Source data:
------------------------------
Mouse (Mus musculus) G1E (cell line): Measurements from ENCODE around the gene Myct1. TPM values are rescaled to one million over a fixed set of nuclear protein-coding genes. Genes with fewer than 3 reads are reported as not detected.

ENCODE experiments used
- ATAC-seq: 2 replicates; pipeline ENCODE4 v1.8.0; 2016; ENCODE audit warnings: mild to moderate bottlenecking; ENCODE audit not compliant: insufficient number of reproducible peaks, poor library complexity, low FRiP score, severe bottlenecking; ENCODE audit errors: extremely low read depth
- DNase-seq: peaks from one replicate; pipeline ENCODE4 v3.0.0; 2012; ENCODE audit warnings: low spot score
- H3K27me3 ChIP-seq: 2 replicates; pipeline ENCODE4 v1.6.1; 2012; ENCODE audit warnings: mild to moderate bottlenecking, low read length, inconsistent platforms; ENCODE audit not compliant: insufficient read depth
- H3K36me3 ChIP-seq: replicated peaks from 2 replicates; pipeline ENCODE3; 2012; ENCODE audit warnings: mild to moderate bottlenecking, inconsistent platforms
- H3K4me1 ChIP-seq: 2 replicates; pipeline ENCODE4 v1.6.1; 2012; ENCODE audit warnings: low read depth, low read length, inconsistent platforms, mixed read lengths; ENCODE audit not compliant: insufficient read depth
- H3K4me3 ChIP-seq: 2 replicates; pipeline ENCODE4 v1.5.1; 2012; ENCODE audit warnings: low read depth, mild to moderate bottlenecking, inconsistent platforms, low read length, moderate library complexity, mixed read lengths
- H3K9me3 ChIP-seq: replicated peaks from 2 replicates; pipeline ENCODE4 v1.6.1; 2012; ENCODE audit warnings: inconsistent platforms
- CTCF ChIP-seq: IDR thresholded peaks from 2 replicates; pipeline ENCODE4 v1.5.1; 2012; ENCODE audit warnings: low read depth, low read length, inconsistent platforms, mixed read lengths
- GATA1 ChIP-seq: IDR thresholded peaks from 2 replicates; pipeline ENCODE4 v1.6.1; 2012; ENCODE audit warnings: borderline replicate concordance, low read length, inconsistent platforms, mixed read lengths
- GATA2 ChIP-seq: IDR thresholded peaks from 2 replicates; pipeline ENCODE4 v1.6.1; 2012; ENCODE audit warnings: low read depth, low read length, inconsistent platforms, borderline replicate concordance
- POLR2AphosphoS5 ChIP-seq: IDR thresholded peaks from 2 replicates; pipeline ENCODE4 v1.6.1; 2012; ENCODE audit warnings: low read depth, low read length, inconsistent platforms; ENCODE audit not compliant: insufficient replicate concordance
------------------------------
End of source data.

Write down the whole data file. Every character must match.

Mouse (Mus musculus) G1E (cell line): Measurements from ENCODE around the gene Myct1. TPM values are rescaled to one million over a fixed set of nuclear protein-coding genes. Genes with fewer than 3 reads are reported as not detected.

ENCODE experiments used
- ATAC-seq: 2 replicates; pipeline ENCODE4 v1.8.0; 2016; ENCODE audit warnings: mild to moderate bottlenecking; ENCODE audit not compliant: insufficient number of reproducible peaks, poor library complexity, low FRiP score, severe bottlenecking; ENCODE audit errors: extremely low read depth
- DNase-seq: peaks from one replicate; pipeline ENCODE4 v3.0.0; 2012; ENCODE audit warnings: low spot score
- H3K27me3 ChIP-seq: 2 replicates; pipeline ENCODE4 v1.6.1; 2012; ENCODE audit warnings: mild to moderate bottlenecking, low read length, inconsistent platforms; ENCODE audit not compliant: insufficient read depth
- H3K36me3 ChIP-seq: replicated peaks from 2 replicates; pipeline ENCODE3; 2012; ENCODE audit warnings: mild to moderate bottlenecking, inconsistent platforms
- H3K4me1 ChIP-seq: 2 replicates; pipeline ENCODE4 v1.6.1; 2012; ENCODE audit warnings: low read depth, low read length, inconsistent platforms, mixed read lengths; ENCODE audit not compliant: insufficient read depth
- H3K4me3 ChIP-seq: 2 replicates; pipeline ENCODE4 v1.5.1; 2012; ENCODE audit warnings: low read depth, mild to moderate bottlenecking, inconsistent platforms, low read length, moderate library complexity, mixed read lengths
- H3K9me3 ChIP-seq: replicated peaks from 2 replicates; pipeline ENCODE4 v1.6.1; 2012; ENCODE audit warnings: inconsistent platforms
- CTCF ChIP-seq: IDR thresholded peaks from 2 replicates; pipeline ENCODE4 v1.5.1; 2012; ENCODE audit warnings: low read depth, low read length, inconsistent platforms, mixed read lengths
- GATA1 ChIP-seq: IDR thresholded peaks from 2 replicates; pipeline ENCODE4 v1.6.1; 2012; ENCODE audit warnings: borderline replicate concordance, low read length, inconsistent platforms, mixed read lengths
- GATA2 ChIP-seq: IDR thresholded peaks from 2 replicates; pipeline ENCODE4 v1.6.1; 2012; ENCODE audit warnings: low read depth, low read length, inconsistent platforms, borderline replicate concordance
- POLR2AphosphoS5 ChIP-seq: IDR thresholded peaks from 2 replicates; pipeline ENCODE4 v1.6.1; 2012; ENCODE audit warnings: low read depth, low read length, inconsistent platforms; ENCODE audit not compliant: insufficient replicate concordance